Following a prolonged decline in enrollment and interest in power engineering, educators have formulated a variety of responses they believe will stem the tide of woes that seem to have besieged the profession. The range of creative solutions proposed in many programs are centered around what power engineering curriculum should contain, how course materials should be delivered, and how to market (or promote) the program. This paper takes a critical look at a number of studies on curriculum development and learning in higher education. It examines the role that should be given to students' conception about learning, instructors' experience and teaching philosophies, and the impact of curriculum organization on students' performance in the design and implementation of educational innovations. The best aspects of the new innovations in power engineering curriculum are then combined with other components that are deemed necessary to come up with what a model power engineering program should look like.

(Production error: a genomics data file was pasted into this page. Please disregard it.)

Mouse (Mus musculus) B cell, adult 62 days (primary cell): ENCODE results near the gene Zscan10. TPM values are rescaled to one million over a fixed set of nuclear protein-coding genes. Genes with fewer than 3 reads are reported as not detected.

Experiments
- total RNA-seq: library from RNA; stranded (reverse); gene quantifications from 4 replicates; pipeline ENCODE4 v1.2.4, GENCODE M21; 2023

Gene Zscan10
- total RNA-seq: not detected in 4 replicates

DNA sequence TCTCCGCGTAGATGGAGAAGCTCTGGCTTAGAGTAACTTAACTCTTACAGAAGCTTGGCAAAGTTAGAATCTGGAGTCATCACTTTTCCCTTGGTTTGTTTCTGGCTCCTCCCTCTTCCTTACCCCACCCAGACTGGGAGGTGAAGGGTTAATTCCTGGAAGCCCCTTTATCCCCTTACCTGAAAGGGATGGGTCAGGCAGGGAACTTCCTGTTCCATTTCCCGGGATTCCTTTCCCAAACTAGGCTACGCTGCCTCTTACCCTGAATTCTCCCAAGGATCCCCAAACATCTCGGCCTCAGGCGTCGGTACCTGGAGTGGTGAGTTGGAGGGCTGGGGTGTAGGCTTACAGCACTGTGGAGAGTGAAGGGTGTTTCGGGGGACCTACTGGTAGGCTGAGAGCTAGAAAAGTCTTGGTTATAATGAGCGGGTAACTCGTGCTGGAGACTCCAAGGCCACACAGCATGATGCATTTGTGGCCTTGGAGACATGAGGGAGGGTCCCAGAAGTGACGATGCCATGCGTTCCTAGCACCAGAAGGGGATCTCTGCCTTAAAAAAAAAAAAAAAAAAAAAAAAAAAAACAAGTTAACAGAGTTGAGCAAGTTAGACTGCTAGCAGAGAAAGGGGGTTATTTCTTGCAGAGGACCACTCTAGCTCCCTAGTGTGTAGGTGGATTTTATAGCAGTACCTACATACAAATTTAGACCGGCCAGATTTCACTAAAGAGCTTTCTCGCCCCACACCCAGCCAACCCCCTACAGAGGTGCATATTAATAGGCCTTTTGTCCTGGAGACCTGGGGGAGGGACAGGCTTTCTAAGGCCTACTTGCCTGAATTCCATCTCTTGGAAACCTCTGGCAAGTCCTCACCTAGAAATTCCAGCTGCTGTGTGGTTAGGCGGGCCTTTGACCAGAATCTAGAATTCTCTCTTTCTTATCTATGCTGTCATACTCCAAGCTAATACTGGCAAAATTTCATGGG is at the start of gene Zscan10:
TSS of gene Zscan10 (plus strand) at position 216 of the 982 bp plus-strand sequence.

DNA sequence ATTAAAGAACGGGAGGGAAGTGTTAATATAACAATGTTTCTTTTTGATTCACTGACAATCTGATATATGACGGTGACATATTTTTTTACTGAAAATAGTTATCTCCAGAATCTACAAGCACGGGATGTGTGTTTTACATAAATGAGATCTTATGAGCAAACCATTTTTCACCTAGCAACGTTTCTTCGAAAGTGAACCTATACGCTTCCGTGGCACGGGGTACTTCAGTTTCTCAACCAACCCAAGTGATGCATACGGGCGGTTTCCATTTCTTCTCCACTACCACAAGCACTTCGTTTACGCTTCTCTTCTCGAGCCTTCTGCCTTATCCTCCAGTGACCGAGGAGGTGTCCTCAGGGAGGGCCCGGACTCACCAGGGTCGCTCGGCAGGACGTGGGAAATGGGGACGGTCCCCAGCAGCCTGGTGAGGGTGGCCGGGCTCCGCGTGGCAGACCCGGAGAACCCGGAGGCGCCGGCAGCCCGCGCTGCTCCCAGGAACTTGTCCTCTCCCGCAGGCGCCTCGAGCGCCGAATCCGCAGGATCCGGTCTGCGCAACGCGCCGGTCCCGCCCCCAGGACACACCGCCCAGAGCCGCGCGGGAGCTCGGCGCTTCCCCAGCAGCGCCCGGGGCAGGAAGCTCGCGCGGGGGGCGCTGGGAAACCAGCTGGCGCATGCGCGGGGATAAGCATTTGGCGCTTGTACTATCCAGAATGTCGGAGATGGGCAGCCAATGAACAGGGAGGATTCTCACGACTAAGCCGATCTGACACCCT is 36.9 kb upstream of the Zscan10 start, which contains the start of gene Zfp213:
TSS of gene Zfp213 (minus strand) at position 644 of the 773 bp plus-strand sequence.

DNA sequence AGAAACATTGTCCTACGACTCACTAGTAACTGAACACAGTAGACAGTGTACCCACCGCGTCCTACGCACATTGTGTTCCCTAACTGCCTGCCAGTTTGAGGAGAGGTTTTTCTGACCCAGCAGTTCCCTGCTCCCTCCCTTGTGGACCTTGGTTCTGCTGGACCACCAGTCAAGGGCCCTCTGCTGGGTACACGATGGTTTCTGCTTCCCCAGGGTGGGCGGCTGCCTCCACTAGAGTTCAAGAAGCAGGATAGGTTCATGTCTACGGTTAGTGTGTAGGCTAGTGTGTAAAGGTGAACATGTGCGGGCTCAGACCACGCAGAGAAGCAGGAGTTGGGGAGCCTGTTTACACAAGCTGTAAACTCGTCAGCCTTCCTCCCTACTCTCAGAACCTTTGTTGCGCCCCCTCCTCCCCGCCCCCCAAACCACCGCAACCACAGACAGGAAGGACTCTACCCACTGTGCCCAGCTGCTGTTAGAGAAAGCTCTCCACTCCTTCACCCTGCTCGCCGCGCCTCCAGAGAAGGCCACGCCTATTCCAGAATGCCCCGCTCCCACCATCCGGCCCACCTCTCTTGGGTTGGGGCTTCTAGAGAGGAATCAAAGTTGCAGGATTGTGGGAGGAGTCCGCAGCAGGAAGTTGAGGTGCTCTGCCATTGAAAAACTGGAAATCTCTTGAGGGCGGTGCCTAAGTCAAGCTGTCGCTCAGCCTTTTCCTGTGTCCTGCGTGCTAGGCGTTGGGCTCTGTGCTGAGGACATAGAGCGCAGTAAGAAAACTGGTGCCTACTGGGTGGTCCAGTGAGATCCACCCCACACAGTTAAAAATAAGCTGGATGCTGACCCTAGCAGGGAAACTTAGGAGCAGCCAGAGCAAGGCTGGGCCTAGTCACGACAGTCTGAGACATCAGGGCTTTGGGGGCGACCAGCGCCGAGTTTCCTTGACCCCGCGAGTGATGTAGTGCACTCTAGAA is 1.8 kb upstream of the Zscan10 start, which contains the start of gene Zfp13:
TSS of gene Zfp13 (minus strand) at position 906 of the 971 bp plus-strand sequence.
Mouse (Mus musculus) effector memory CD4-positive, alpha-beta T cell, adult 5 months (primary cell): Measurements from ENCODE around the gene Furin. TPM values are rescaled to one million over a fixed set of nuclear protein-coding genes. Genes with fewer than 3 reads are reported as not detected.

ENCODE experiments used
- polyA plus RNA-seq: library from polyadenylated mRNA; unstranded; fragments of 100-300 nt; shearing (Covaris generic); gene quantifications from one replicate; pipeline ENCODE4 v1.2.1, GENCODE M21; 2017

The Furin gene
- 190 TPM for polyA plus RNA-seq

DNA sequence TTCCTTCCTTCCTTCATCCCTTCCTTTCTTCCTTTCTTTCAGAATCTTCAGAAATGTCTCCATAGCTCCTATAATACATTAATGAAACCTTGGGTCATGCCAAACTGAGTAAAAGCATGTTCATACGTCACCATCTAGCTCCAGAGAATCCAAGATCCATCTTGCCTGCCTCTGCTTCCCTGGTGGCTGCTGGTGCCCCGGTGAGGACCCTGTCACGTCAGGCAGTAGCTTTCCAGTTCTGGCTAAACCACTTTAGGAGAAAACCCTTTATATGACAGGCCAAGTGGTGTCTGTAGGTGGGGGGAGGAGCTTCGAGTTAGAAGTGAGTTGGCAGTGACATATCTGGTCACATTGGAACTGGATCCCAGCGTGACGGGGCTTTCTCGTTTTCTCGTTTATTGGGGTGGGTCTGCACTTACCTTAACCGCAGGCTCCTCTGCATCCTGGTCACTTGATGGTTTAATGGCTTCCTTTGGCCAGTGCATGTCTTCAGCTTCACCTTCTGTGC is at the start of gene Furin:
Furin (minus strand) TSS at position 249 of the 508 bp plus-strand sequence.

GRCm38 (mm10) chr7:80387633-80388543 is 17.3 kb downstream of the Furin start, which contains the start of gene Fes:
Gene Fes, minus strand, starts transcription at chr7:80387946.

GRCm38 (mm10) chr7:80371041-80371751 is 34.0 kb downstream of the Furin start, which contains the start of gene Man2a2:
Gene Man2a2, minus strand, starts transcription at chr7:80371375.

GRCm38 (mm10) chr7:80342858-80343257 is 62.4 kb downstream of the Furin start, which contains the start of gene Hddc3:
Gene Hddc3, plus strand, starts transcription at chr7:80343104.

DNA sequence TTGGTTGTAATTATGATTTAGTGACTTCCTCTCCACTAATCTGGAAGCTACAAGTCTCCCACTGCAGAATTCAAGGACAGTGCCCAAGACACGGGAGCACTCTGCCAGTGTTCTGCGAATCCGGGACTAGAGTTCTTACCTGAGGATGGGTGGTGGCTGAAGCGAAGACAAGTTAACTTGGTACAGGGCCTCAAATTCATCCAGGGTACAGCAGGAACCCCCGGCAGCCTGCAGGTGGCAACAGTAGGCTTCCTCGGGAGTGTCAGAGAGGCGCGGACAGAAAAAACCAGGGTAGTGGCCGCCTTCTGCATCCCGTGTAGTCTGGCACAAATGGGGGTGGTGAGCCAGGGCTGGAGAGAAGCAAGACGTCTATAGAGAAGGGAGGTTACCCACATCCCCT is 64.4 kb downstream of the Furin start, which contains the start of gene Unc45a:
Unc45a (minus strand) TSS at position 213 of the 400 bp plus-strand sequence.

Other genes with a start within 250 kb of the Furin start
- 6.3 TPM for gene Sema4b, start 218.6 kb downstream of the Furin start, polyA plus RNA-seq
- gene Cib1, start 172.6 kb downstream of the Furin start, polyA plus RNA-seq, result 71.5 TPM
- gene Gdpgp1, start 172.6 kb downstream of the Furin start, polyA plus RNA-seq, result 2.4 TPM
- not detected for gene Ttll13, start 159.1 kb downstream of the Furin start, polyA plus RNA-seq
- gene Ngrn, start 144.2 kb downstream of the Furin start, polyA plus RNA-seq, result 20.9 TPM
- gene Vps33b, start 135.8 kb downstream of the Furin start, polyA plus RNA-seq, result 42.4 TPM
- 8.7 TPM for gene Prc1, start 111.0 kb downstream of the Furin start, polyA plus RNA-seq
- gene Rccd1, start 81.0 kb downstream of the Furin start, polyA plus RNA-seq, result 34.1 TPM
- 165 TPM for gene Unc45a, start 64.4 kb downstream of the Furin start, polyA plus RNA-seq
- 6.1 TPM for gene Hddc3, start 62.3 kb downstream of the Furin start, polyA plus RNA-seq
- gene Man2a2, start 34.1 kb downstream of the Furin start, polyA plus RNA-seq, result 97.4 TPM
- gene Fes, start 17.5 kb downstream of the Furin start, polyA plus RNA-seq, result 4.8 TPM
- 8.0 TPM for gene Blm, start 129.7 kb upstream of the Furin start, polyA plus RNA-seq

|Original language||English (US)|
|Number of pages||8|
|Journal||ASEE Annual Conference Proceedings|
|State||Published - Dec 1 2003|
All Science Journal Classification (ASJC) codes